Id. at 886.
In advancing its argument in the case now before us, the
State attempts to distinguish both Rone and Williams from Bellnier
v. Lund, 438 F.Supp. 47 (N.D.N.Y. 1977), a strip search case in
which the searches were deemed unconstitutional because they were
conducted arbitrarily and were unreasonable in scope.
In Bellnier, a fifth-grade student discovered that three
dollars was missing from his coat pocket. Other garments in the
coatroom were searched, and students were asked to empty their
pockets and take off their shoes. The money was not found, and
class members were then taken to their respective restrooms by
various school teachers and officials. The students were told to
strip down to their undergarments, and their clothes were
searched.See footnote 8 When these strip searches failed to uncover the money,
the students returned to the classroom, where their desks, books,
and coats were searched once again. The missing three dollars was
Analyzing the reasonableness of the search, the Bellnier
court concluded that:
It is entirely possible that there was reasonable suspicion, and even probable cause, based upon the facts, to believe that someone in the classroom has possession of the stolen money. There were no facts, however, which allowed the officials to particularize with respect to which students might possess the money, something which has time and again, with exceptions not relevant to this case, been found to be necessary to a reasonable search under the Fourth Amendment. See, e.g., Terry v. Ohio, supra. For this reason, the search must be held to have been invalid under the Fourth Amendment.
438 F.Supp. at 54. Thus, the court invalidated the search,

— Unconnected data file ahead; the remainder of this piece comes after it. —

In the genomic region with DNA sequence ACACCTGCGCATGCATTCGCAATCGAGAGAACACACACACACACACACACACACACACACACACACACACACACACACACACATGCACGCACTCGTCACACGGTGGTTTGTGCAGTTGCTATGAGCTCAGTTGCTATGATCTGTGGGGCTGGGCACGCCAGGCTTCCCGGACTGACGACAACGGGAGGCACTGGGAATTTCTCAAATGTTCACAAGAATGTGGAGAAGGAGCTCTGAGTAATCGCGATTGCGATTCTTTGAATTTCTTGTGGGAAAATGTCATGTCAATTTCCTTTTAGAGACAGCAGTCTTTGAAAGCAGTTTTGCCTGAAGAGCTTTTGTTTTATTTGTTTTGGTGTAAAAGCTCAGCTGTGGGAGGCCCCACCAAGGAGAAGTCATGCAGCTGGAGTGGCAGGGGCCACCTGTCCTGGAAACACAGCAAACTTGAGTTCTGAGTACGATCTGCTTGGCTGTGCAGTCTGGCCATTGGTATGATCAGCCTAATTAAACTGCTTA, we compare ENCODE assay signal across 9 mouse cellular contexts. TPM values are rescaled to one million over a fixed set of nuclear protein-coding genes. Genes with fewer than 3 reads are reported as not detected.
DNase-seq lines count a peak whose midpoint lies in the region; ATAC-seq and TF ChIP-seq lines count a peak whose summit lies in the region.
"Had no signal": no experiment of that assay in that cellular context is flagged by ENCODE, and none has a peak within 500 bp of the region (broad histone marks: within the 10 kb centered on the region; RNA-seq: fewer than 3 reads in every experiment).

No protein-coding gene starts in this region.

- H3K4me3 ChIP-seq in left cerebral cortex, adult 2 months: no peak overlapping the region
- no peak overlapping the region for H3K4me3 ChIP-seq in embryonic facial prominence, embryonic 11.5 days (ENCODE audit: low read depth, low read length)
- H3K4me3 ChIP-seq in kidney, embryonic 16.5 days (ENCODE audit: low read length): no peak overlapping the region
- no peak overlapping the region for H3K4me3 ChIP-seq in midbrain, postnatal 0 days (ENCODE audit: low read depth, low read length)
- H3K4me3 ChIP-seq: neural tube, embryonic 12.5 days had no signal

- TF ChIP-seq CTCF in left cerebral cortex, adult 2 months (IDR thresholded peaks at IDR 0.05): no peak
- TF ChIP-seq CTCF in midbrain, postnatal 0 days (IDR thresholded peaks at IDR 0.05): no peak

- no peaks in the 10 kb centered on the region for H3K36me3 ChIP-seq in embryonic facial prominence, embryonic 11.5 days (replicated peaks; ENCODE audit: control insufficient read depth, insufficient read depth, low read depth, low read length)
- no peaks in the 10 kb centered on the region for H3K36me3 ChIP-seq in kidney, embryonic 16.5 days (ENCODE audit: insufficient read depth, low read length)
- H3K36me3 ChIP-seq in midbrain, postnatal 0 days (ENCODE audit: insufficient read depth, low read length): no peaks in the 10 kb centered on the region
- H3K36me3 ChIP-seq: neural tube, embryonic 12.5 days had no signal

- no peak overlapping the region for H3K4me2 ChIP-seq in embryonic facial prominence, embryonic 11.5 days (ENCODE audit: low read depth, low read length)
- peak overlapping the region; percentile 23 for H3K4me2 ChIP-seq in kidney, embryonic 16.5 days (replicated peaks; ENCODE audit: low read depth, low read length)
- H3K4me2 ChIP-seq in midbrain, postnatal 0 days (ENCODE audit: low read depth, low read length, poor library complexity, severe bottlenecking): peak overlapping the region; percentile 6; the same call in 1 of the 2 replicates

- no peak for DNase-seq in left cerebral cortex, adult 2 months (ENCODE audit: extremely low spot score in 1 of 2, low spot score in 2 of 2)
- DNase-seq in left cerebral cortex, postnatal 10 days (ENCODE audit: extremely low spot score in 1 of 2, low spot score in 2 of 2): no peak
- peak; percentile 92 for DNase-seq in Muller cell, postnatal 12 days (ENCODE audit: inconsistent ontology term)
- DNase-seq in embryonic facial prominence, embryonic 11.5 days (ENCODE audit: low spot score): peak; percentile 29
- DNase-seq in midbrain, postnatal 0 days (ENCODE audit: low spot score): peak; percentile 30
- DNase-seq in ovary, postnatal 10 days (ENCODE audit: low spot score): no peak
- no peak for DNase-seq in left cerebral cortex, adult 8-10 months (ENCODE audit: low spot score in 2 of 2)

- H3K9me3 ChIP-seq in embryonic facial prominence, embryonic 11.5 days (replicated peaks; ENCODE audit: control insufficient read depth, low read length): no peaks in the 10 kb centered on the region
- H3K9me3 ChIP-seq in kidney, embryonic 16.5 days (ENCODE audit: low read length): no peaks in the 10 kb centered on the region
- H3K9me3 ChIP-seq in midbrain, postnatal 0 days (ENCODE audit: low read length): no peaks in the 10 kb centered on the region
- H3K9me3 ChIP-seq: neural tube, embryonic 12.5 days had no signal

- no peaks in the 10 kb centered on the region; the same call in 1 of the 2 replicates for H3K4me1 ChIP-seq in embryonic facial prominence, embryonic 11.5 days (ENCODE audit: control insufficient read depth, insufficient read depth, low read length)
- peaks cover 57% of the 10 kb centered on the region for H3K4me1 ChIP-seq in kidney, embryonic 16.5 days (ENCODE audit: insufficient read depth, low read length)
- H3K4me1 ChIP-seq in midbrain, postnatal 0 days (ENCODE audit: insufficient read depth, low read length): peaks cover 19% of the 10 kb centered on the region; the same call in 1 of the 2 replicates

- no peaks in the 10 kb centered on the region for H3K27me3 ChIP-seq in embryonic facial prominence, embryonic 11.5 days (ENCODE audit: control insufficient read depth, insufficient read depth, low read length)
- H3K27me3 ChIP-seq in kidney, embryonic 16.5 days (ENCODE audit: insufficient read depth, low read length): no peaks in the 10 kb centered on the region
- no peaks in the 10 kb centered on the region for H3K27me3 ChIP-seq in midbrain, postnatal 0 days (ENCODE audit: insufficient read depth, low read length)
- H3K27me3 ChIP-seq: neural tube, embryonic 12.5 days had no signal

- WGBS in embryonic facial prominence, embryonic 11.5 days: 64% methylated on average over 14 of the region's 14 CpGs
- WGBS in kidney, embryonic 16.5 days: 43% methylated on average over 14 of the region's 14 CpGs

concluding that there was "no reasonable suspicion to believe that
each student search possessed contraband or evidence of a crime."
Significantly, the court then noted that:
The Court is not unmindful of the dilemma which confronts schools officials in a situation such as this. However, in view of the relatively slight danger of the conduct involved (as opposed to drug possession, for example), the extent of the search, and the age of the students involved, this Court cannot in good conscience say that the search undertaken was reasonable.
The strip searches at issue in Rone, Williams, and
Bellnier are somewhat instructive because all three contain
elements that are present in the case now before us. For example,
in the drug cases, Rone and Williams, individualized suspicion had
been cast upon the student who was searched, as it was on the
appellant herein. Thus, in both those cases, the school officials
had reasonable grounds for conducting a search of the students.
However, the existence of reasonable grounds for
conducting a search of the student was not the only element the
courts weighed when evaluating the reasonableness of the searches
in Rone and Williams. In both instances, the courts considered the
possible danger to other students that could result from the
suspected students' conduct and ultimately determined that the
scope of the search was not too intrusive in light of the need to
safeguard students from drugs.
No individualized suspicion was present in Bellnier, and
the strip search of the fifth grade class was invalidated for that
reason. However, the object of the search was the same in Bellnier
as it is in this case -- missing money -- although the missing
amount was more significant in this case. Nonetheless, the
Bellnier court referred to the "relatively slight danger of the
conduct involved" in relation to the extent of the search when
concluding that the search was unreasonable. Id. at 54. We find
this element to be a significant point of divergence in cases
At some point, a line must be drawn which imposes limits
upon how intrusive a student search can be. We certainly cannot
imagine ever condoning a search that is any more physically
intrusive than the one now before us. Looking inside of a
student's underwear is an invasion of personal privacy that should
not be equated with searching a student's locker or other personal
The T.L.O. Court obviously intended for there to be
constraints on how far a search could ultimately extend, even when
there are "reasonable grounds" and/or an individualized suspicion
to justify the initial search. Otherwise, the Court would not have